# What happens to a Banach space of functions when the domain is not compact?

Let $X$ be a noncompact topological space. Let $V$ be a normed vector space. Consider the set of bounded continuous functions $C_B(X,V)$ from $X$ to $V$. Define a norm on $C_B(X,V)$ by $\|f\|_{\sup} = \sup_{x\in X} \| f(x) \|$ If $X$ is compact then this space is complete (and thus Banach). That is every cauchy sequence converges to a point in $C_B(X,V)$. I suspect that if $X$ is not compact then the space is no longer complete but I am not sure how to show it. I cannot think of an example of a cauchy sequence which does not converge because $X$ is not compact.

• If $X$ is not compact then your "norm" is potentially not a norm because it can take the value $+\infty$. You can consider instead the space of bounded continuous functions from $X$ to $V$; that will be complete if $V$ is a Banach space. (If $V$ is not complete then neither is $C(X,V)$, even if $X$ is compact.) – Nate Eldredge Feb 13 '17 at 19:24
• If $X$ isn't compact $\|f\|_{\sup}$ may not even be a norm. – Umberto P. Feb 13 '17 at 19:24
• Ok I edited it to the space of bounded functions – edenstar Feb 13 '17 at 19:27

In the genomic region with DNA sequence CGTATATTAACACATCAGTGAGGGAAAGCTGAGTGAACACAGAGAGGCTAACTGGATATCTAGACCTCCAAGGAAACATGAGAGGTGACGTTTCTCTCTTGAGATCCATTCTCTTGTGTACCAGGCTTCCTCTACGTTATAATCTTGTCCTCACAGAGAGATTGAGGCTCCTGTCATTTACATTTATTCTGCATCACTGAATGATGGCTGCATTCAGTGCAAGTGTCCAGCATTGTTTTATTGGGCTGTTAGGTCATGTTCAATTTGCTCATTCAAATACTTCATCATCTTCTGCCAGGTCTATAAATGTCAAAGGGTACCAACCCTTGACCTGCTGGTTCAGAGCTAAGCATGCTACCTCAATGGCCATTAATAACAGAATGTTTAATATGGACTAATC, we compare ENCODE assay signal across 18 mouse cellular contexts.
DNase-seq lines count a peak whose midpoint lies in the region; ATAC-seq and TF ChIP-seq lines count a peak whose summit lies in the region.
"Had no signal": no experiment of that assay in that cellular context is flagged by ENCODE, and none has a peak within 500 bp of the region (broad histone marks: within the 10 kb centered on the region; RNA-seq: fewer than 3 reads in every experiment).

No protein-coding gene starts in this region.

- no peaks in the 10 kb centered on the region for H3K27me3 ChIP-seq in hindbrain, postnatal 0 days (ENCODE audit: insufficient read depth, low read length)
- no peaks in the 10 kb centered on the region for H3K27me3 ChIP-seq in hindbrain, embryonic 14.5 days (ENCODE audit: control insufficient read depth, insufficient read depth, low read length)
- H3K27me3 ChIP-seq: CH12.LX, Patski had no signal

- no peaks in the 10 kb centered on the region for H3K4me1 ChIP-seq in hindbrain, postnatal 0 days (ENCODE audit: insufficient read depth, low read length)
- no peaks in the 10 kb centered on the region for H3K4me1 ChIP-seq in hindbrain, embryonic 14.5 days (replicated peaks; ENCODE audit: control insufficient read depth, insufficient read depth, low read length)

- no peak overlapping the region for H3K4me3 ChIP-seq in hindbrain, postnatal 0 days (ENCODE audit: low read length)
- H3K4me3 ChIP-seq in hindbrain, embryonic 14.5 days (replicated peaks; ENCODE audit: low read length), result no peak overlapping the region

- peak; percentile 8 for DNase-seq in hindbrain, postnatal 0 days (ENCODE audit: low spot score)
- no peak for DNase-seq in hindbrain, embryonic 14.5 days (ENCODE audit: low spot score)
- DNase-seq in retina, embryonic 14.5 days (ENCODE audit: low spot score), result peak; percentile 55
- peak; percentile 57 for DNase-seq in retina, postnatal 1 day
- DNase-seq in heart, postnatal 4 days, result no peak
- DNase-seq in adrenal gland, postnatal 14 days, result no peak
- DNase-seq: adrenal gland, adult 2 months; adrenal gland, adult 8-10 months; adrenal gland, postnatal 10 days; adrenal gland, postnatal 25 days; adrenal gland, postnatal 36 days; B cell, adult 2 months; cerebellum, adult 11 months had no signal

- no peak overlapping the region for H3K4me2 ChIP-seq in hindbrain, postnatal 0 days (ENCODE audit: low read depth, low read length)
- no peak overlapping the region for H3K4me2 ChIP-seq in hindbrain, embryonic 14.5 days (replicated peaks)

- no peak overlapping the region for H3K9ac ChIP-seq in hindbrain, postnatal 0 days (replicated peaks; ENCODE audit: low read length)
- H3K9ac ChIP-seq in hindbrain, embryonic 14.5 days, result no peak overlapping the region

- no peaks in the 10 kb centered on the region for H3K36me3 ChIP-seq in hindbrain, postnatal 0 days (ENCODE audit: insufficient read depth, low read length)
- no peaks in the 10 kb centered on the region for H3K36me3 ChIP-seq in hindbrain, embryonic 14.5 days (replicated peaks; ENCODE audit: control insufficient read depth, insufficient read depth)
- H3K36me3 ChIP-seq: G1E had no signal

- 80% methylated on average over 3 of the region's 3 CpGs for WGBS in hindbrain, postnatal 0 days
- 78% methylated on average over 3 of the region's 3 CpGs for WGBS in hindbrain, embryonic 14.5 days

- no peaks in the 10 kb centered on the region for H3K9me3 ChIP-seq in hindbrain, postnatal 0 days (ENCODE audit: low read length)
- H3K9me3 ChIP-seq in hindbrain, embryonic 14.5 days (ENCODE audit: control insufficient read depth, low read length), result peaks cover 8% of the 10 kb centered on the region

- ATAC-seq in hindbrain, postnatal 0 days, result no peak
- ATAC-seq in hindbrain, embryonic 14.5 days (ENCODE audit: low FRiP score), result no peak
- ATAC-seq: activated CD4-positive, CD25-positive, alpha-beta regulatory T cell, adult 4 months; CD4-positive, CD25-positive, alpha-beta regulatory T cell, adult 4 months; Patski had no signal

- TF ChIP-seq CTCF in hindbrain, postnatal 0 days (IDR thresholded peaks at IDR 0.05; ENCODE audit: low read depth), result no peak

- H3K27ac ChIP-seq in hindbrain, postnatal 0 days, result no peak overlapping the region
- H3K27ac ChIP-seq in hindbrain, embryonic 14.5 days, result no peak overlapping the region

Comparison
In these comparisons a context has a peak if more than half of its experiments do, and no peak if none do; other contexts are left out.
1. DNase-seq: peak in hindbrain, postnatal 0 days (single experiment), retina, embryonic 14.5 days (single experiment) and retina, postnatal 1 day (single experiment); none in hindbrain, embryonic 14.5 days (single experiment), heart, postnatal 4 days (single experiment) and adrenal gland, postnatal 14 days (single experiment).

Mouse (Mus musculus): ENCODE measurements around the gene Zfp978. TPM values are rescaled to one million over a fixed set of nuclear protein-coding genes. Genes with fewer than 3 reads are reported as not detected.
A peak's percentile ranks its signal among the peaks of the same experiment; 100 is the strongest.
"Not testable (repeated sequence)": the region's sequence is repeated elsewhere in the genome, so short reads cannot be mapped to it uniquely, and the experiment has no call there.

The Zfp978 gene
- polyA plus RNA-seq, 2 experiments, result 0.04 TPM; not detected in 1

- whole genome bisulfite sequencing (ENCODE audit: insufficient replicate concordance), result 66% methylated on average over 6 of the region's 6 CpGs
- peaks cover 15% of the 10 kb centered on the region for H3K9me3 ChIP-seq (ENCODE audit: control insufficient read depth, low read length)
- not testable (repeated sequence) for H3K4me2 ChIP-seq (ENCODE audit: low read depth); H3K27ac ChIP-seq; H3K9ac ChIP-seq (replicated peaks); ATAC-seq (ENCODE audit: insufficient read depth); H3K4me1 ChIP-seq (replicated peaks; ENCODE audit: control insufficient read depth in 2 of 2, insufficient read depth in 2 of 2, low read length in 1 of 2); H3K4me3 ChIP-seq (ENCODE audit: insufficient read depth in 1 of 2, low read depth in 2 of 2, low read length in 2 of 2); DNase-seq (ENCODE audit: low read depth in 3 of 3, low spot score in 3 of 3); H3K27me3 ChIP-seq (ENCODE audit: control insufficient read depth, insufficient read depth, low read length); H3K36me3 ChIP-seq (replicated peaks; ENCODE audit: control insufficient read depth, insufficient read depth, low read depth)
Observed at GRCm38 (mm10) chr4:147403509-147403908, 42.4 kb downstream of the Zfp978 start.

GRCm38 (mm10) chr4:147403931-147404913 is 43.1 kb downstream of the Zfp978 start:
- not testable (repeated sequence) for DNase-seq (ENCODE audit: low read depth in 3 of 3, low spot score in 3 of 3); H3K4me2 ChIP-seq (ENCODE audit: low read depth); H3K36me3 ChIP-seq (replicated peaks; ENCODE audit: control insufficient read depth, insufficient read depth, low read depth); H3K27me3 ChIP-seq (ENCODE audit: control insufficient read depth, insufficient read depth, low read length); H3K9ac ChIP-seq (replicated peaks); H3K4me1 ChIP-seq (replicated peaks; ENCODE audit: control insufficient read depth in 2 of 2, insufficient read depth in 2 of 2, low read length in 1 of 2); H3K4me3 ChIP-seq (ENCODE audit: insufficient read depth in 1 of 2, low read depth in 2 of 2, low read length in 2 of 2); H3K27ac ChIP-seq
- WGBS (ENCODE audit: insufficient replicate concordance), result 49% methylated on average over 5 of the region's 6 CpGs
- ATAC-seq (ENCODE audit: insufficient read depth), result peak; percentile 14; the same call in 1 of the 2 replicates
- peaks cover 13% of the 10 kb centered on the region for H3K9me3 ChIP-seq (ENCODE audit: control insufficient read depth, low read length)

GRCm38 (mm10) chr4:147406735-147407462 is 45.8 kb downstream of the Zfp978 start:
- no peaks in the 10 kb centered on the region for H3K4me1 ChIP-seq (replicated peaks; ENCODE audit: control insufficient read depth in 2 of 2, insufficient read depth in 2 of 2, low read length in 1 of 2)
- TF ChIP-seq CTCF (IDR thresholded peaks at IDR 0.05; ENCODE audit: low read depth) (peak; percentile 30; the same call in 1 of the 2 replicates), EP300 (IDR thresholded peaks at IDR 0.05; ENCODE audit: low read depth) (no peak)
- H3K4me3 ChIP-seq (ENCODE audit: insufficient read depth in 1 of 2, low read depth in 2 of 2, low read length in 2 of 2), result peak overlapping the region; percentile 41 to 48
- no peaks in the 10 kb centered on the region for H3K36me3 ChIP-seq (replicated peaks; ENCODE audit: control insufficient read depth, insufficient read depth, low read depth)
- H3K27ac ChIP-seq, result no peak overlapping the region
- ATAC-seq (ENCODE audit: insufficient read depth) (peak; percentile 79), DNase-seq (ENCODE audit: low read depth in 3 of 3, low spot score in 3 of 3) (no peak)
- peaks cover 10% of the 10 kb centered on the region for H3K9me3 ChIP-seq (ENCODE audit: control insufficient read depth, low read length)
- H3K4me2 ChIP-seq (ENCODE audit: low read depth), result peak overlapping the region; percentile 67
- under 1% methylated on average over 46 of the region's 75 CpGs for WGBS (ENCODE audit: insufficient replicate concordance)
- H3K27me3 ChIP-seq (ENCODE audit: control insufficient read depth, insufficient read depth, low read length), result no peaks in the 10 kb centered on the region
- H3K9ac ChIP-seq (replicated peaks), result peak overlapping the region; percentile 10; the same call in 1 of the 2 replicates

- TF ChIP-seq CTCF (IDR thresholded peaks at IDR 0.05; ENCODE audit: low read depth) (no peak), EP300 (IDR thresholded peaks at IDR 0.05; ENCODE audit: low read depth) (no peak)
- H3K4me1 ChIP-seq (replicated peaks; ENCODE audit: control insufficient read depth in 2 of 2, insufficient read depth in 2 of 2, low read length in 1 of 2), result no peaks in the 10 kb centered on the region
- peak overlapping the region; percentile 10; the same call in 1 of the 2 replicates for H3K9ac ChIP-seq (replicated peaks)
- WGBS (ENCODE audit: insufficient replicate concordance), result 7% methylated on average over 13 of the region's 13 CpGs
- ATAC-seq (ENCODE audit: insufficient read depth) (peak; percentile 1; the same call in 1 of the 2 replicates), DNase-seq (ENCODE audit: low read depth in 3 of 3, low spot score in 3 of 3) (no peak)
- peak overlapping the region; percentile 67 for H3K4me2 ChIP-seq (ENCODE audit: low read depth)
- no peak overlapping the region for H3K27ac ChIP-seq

• A solution is to look at things like $C_c(X,V)=\{ f: X\to V\mid \mathrm{supp}(f)\text{ is compact}\}$, $C_0(X,V)=\{f: X\to V\mid \forall\epsilon>0 \exists K\subset X \text{ compact s.t.} \|f(x)\|<\epsilon \forall x\notin K\}$. The first space is not complete, the second is. – s.harp Feb 13 '17 at 19:27
• Also if $X$ is sigma compact (with $\bigcup_n K_n = X$) you can give $C(X,V)$ a complete metric via $d(f,g)=\sum_n 2^{-n}\frac{\|f-g\|_{K_n}}{1+\|f-g\|_{K_n}}$. (This and my previous comment suppose that $V$ is Banach) – s.harp Feb 13 '17 at 19:36

Notice that you need $V$ to be a Banach space (even in the case when $X$ is compact).
In this case it is complete. If you have a Cauchy sequence, $f_n$, in $C_B(X,V)$ then it is straightforward to see that it is pointwise cauchy (ie that for each $x\in X$, $f_n(x)$ is cauchy in $V$. Then since $V$ is a Banach space you get that there is a pointwise limit, and it is a standard $\epsilon/3$ argument to show that the limit is continuous.
Bounded is a little trickier. To see this note that in any metric space, cauchy sequences are bounded. Thus there is an $M$ such that $\|f_n\|\leq M$ for all $n$. By the definition of the norm this means that $|f_n(x)|\leq M$ for all $n$ and all $x$, thus $\lim_{n\rightarrow\infty}f_n(x)\leq M$ for all $x$.
• (Nevermind it is clear, if $N$ is so that $\|f_n-f_m\|<1$ for all $n,m>N$ and $\|f_n\|<C$ then $\|f_m\|≤\|f_m-f_n\|+\|f_n\|≤C+1$ for any $m>N$. It follows the pointwise limits must be bounded by $C+1$.) – s.harp Feb 13 '17 at 19:39
• @NateEldredge $C$ is the bound of a specific $f_n$, if I replace $1$ by $\epsilon$ I may not have $\|f_m-f_n\|<\epsilon$ for all $m$ greater than some $N$ and this same specific $n$ from before. – s.harp Feb 13 '17 at 19:45